The 2012 The Joe A. Callaway Award Winners

NSA Whistleblowers J. Kirk Wiebe and William Binney

J. Kirk Wiebe and William Binney, former National Security Agency (NSA) officials, joined whistleblower Thomas Drake in blowing the whistle on fraud, waste, abuse and illegality within the agency. Together, they disclosed that the NSA had dismissed ThinThread – a data collection program that could efficiently and cost-effectively analyze massive amounts of information while protecting Americans’ privacy – in favor of Trailblazer, a vastly more expensive, intrusive and undeveloped program. Binney and Wiebe used appropriate channels to share their concerns with Congress and the Department of Defense Inspector General, but despite their efforts, no one was held accountable at NSA for one of the worst intelligence failures in history.

Recently, Wiebe and Binney have made several key disclosures crucial to the ongoing public debate about America’s growing surveillance state, such as the first public description of NSA’s massive domestic spying program, Stellar Wind, which intercepts domestic communications without protections for US citizens. Binney revealed that NSA has been given access to telecommunications companies’ domestic and international billing records, and that since 9/11 the agency has intercepted between 15 and 20 trillion communications. Binney further disclosed that Stellar Wind was grouped under the patriotic-sounding “Terrorist Surveillance Program” in order to give cover to the warrantless surveillance program’s constitutionally-dubious nature.

Wiebe and Binney have appeared in numerous media outlets (such as Wired Magazine) and in public (Binney recently spoke at the DefCon Conference) discussing these Orwellian surveillance programs. They have become bearers of truth and accountability for incursions on civil liberties, and are often asked to speak publicly on the problems with the growing national security state.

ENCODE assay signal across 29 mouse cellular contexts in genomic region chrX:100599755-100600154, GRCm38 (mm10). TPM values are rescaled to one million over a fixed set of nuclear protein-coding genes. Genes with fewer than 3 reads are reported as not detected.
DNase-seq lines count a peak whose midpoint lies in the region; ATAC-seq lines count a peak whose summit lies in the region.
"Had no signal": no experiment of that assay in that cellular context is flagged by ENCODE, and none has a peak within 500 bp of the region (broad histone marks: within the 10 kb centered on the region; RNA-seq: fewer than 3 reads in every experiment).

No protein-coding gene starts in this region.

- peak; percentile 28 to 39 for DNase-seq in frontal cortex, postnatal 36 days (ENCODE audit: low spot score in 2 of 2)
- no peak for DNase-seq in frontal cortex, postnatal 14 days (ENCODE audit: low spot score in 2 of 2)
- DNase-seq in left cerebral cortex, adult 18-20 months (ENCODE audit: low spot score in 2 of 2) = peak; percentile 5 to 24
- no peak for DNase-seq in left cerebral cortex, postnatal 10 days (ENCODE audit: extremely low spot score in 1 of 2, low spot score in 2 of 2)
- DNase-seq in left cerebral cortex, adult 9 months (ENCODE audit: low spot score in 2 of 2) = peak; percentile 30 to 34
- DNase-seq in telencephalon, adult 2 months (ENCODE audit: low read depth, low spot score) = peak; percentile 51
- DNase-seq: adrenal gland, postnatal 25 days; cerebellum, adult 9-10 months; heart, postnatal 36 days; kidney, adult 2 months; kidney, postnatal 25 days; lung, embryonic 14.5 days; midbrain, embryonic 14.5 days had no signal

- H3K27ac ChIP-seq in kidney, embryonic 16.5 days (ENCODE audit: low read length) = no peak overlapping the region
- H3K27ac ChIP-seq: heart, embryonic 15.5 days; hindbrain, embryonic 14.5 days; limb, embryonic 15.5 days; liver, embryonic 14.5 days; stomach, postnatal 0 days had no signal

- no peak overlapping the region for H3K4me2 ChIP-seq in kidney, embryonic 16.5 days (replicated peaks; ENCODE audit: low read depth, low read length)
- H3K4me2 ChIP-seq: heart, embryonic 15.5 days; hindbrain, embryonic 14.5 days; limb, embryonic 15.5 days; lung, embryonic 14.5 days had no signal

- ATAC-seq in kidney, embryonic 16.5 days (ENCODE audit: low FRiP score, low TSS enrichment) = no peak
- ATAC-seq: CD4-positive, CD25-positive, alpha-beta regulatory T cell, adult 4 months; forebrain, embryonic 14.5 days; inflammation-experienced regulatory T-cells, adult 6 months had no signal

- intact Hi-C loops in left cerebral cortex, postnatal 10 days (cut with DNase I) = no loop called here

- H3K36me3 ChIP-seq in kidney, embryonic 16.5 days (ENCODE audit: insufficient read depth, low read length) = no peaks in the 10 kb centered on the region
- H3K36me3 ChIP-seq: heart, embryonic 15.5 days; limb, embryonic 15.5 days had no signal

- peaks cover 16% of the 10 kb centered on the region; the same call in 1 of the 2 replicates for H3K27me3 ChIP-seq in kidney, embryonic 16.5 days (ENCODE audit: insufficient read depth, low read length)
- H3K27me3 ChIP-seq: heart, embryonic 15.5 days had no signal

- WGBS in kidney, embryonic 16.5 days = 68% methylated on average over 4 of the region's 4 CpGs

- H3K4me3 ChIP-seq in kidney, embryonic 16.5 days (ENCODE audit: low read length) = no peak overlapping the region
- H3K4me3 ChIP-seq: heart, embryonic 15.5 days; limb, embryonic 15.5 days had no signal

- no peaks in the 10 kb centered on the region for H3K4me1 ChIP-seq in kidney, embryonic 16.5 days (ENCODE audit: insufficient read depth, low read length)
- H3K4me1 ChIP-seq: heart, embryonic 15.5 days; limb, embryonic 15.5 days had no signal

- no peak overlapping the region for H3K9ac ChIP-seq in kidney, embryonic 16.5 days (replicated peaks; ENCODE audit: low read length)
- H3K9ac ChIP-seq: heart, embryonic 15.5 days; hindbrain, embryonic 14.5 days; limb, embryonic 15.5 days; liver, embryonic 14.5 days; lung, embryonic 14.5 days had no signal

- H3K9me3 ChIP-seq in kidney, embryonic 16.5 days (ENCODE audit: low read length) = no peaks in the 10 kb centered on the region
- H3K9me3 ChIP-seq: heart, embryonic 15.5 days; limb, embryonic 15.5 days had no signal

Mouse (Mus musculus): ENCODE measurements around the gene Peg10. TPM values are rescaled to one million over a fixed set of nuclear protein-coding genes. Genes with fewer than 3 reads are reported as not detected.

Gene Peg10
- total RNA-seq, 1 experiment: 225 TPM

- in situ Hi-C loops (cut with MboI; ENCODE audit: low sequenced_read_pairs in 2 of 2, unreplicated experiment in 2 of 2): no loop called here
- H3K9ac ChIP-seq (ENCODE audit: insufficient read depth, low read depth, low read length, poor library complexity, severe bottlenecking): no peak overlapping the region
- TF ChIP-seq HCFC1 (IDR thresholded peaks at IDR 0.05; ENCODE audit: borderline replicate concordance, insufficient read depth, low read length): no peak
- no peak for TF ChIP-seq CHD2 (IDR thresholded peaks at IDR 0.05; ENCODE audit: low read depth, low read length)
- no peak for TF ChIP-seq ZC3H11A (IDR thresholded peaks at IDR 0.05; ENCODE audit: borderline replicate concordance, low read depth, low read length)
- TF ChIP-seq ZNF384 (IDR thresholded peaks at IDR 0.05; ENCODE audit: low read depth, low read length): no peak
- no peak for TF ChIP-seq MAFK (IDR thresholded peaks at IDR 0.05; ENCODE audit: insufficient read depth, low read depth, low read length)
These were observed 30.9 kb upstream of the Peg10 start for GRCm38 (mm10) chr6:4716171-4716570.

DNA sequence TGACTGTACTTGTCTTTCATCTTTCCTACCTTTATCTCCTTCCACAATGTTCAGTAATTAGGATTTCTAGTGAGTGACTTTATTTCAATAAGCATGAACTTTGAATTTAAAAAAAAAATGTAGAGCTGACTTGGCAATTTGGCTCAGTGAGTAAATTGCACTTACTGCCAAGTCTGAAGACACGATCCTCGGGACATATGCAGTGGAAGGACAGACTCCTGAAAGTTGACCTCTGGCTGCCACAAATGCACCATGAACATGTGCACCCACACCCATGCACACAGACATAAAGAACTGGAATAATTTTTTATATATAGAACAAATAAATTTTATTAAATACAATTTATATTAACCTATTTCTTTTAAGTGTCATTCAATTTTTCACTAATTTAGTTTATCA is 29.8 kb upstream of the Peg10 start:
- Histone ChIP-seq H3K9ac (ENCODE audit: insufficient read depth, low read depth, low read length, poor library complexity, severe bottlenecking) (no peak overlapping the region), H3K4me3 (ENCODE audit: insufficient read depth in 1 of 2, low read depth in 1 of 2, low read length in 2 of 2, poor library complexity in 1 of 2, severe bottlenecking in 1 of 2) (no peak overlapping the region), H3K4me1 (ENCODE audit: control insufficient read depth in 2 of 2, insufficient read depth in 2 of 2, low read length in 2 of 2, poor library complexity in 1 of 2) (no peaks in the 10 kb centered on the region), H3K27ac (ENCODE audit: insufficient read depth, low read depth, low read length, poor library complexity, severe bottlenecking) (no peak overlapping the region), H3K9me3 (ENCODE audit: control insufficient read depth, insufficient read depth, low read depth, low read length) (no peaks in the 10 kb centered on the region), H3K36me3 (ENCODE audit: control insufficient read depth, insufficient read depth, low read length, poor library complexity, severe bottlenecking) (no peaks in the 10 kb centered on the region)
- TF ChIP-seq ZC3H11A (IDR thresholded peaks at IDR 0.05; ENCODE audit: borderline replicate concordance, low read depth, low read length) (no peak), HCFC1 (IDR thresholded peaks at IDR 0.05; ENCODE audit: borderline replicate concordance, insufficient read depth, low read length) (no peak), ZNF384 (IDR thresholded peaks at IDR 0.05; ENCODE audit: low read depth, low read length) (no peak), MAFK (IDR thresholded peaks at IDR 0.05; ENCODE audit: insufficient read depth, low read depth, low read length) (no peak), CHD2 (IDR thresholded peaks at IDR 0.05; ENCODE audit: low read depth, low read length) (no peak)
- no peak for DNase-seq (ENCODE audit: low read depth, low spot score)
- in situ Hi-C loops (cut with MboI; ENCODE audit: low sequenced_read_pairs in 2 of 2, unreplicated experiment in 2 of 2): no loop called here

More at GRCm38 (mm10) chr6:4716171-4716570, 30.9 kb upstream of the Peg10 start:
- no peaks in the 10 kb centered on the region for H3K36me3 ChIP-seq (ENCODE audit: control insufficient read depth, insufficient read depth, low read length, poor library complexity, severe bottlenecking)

CIA Torture Whistleblower John Kiriakou

John Kiriakou is a former CIA officer who publicly acknowledged that waterboarding constituted torture. For this and other whistleblowing activities, Kiriakou became the sixth whistleblower to be indicted by the Obama administration under the Espionage Act – more than all previous presidential administrations combined.

Kiriakou worked at the CIA for almost 15 years, in a variety of roles, including as an analyst specializing on Iraq and as a counterterrorism operative. Following the 9/11 attacks, Kiriakou was named Chief of Counterterrorism Operations in Pakistan, where he led a series of raids on al-Qaeda safe houses that resulted in the capture of dozens of suspected al Qaeda fighters – including that of Abu Zubaydah, then thought to be al Qaeda’s third-ranking official.

In December 2007, Kiriakou gave an interview to ABC News, during which he described his participation in the capture of Zubaydah. In the interview, Kiriakou publicly acknowledged that waterboarding constituted torture, and that torture was a policy rather than the actions of a few rogue agents. He also said that the U.S. should not engage in the practice.

Since his 2007 interview, Kiriakou has been an outspoken critic of the George W. Bush administration’s torture polices in the media and in his 2009 book, The Reluctant Spy: My Secret Life in the CIA’s War on Terror.

When President Obama took office, he promised that he would not prosecute any government officials who engaged in torture if they were following Justice Department guidance. The Justice Department then indicted Kiriakou, who did not engage in torture but rather helped expose it, under the heavy-handed Espionage Act, a law meant to target spies, not whistleblowers. After Kiriakou’s indictment, Attorney General Eric Holder closed the investigation of government officials suspected of engaging in torture. Kiriakou’s trial is slated for late November 2012.